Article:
Morrison’s company works with a digital consultant to help it fuel buzz on the web around their artists. “My artists don’t really do that,” he said. “Damon Albarn doesn’t Twitter. Damon Albarn still records on cassette tape – he’s a man after my “own heart!”

However, Wood is in a different position with his client Imogen Heap, who’s famously digital-savvy. “Twitter is not an event – it’s a way of life. You’re either in it and doing it properly, or you’re not. I know one manager who’s Twittering on behalf of his artists, because they’re not doing it… but it’s not real.”

He highlighted the way Twitter has brought genuine access for fans to their favourite artists – Heap apparently checks her tweets before her emails when getting off a plane, for example. “It has to come from the artist.”

Morrison said that his actual relationship with his artists hasn’t changed over the years – “they still don’t know what I do!”. Moderator Ajax Scott asked how Morrison works now on a campaign for something as multi-faceted as Gorillaz – who are the key partners, and how does it differ from five to ten years ago?

“The people at EMI have changed rapidly in that time, so every time we’ve put a record out I’ve had to re-educate,” he said. “Gorillaz live on their website. So when we told EMI on the last album ‘this is going to cost you £15,000 a month to run the website, they had a fit! They said none of our artists costs us that much, but I told them ‘none of your artists lives on their website’.”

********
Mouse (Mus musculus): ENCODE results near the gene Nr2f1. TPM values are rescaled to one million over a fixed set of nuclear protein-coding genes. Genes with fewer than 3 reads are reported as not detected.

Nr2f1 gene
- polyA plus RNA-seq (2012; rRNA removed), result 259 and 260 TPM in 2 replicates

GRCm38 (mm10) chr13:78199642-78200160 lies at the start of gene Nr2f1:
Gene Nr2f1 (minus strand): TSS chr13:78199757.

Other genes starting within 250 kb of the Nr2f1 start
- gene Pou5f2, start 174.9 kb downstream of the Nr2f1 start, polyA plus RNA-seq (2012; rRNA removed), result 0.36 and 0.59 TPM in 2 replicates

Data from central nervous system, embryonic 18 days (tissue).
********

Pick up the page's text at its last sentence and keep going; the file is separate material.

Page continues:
He also said that when the new Gorillaz single leaked online recently, the search phrase ‘gorillaz stylo’ [the new single] became the 15th most searched for phrase on Google within 24 hours.

Brands will be involved in the project – Scott asked what Morrison could say about that. “We had a plan and we selected who we thought would be suitable. You have to be very careful about branding – there’s a great danger of music being corporatised at this point, and I see things that certainly worry me considerably,” he said.

The actual brands have not been announced yet, bar a partnership with Apple and iTunes. Scott asked what kind of things Morrison is seeing that he doesn’t like. “The Duffy Coca-Cola ad was abysmal, and Robbie Williams on T-Mobile was terrible… You have to be very very careful with how you associate with brands.”